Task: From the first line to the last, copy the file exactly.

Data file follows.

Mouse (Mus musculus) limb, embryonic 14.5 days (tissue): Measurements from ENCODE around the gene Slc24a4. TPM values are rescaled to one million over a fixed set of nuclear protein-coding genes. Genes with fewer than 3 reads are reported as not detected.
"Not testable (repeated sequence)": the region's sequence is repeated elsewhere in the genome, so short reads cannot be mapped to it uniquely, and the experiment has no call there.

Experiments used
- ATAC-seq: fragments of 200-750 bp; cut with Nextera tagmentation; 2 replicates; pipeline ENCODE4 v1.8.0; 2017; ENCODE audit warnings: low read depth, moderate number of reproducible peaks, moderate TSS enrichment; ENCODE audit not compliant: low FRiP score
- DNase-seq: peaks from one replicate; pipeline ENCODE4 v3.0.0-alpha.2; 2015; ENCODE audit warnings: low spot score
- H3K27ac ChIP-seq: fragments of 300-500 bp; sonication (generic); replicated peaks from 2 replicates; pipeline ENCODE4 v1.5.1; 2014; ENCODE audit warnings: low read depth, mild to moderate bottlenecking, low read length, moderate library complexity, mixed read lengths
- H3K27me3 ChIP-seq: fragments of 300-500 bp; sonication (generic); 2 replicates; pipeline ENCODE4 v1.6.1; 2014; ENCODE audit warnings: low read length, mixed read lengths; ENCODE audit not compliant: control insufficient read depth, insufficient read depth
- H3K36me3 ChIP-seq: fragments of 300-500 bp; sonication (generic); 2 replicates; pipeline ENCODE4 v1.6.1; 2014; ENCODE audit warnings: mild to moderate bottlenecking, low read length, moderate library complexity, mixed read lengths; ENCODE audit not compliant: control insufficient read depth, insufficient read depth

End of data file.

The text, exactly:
Mouse (Mus musculus) limb, embryonic 14.5 days (tissue): Measurements from ENCODE around the gene Slc24a4. TPM values are rescaled to one million over a fixed set of nuclear protein-coding genes. Genes with fewer than 3 reads are reported as not detected.
"Not testable (repeated sequence)": the region's sequence is repeated elsewhere in the genome, so short reads cannot be mapped to it uniquely, and the experiment has no call there.

Experiments used
- ATAC-seq: fragments of 200-750 bp; cut with Nextera tagmentation; 2 replicates; pipeline ENCODE4 v1.8.0; 2017; ENCODE audit warnings: low read depth, moderate number of reproducible peaks, moderate TSS enrichment; ENCODE audit not compliant: low FRiP score
- DNase-seq: peaks from one replicate; pipeline ENCODE4 v3.0.0-alpha.2; 2015; ENCODE audit warnings: low spot score
- H3K27ac ChIP-seq: fragments of 300-500 bp; sonication (generic); replicated peaks from 2 replicates; pipeline ENCODE4 v1.5.1; 2014; ENCODE audit warnings: low read depth, mild to moderate bottlenecking, low read length, moderate library complexity, mixed read lengths
- H3K27me3 ChIP-seq: fragments of 300-500 bp; sonication (generic); 2 replicates; pipeline ENCODE4 v1.6.1; 2014; ENCODE audit warnings: low read length, mixed read lengths; ENCODE audit not compliant: control insufficient read depth, insufficient read depth
- H3K36me3 ChIP-seq: fragments of 300-500 bp; sonication (generic); 2 replicates; pipeline ENCODE4 v1.6.1; 2014; ENCODE audit warnings: mild to moderate bottlenecking, low read length, moderate library complexity, mixed read lengths; ENCODE audit not compliant: control insufficient read depth, insufficient read depth